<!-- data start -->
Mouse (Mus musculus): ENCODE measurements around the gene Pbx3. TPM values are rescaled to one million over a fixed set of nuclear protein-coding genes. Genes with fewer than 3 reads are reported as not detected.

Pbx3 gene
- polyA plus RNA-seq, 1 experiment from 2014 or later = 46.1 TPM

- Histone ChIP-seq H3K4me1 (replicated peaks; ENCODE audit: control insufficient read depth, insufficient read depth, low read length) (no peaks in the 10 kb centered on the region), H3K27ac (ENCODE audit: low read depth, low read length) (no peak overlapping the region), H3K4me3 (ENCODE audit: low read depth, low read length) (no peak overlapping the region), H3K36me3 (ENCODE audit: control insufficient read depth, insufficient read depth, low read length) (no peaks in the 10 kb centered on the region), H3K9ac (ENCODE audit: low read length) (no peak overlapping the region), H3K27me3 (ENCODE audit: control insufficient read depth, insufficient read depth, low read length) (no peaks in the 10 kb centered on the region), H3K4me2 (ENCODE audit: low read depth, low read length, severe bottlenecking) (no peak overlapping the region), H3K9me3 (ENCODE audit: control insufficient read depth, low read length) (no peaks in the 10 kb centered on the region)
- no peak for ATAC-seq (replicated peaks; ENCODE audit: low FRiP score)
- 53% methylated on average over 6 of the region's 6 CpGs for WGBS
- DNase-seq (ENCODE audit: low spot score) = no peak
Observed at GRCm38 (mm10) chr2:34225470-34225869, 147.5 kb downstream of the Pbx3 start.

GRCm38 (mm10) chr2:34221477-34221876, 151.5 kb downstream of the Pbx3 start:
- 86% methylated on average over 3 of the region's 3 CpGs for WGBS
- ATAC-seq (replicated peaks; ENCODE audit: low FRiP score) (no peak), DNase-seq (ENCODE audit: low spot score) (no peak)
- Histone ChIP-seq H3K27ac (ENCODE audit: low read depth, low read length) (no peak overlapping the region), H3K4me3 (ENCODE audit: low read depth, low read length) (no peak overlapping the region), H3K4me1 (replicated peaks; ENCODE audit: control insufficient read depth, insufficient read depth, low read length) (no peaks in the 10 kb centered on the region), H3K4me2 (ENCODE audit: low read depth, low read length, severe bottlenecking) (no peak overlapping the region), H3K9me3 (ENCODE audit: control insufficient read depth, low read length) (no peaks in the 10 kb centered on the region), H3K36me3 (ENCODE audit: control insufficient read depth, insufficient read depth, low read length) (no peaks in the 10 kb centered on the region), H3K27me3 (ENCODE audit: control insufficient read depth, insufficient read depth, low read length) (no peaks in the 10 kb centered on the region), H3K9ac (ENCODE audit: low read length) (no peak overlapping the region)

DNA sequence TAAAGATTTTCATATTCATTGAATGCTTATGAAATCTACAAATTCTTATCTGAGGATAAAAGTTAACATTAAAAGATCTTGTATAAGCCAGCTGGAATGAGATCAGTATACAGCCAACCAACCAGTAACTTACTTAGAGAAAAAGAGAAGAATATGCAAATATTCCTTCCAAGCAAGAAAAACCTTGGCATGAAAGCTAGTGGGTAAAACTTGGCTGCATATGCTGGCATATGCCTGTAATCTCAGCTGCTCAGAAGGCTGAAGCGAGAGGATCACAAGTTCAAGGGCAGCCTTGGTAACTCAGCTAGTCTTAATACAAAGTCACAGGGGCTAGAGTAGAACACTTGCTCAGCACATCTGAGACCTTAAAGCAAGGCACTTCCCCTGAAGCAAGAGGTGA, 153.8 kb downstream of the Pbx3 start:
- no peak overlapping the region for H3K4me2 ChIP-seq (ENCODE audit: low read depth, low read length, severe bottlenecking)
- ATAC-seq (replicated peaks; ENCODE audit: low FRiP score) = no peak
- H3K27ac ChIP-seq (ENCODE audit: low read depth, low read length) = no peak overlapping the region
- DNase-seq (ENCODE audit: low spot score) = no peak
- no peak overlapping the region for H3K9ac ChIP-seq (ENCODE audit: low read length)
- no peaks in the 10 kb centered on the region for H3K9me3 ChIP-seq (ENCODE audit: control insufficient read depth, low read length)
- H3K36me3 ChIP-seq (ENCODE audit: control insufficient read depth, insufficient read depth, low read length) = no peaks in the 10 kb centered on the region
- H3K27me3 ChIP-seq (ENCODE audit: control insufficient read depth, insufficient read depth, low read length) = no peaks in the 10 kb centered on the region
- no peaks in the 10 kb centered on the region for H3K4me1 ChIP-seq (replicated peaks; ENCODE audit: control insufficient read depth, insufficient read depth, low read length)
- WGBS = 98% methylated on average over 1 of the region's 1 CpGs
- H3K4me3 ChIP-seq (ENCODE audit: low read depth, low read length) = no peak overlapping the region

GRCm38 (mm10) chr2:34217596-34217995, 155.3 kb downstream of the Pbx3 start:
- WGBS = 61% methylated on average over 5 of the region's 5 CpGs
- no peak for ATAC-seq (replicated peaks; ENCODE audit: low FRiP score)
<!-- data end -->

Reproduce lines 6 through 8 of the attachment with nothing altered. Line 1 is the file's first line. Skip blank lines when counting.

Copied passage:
- 53% methylated on average over 6 of the region's 6 CpGs for WGBS
- DNase-seq (ENCODE audit: low spot score) = no peak
Observed at GRCm38 (mm10) chr2:34225470-34225869, 147.5 kb downstream of the Pbx3 start.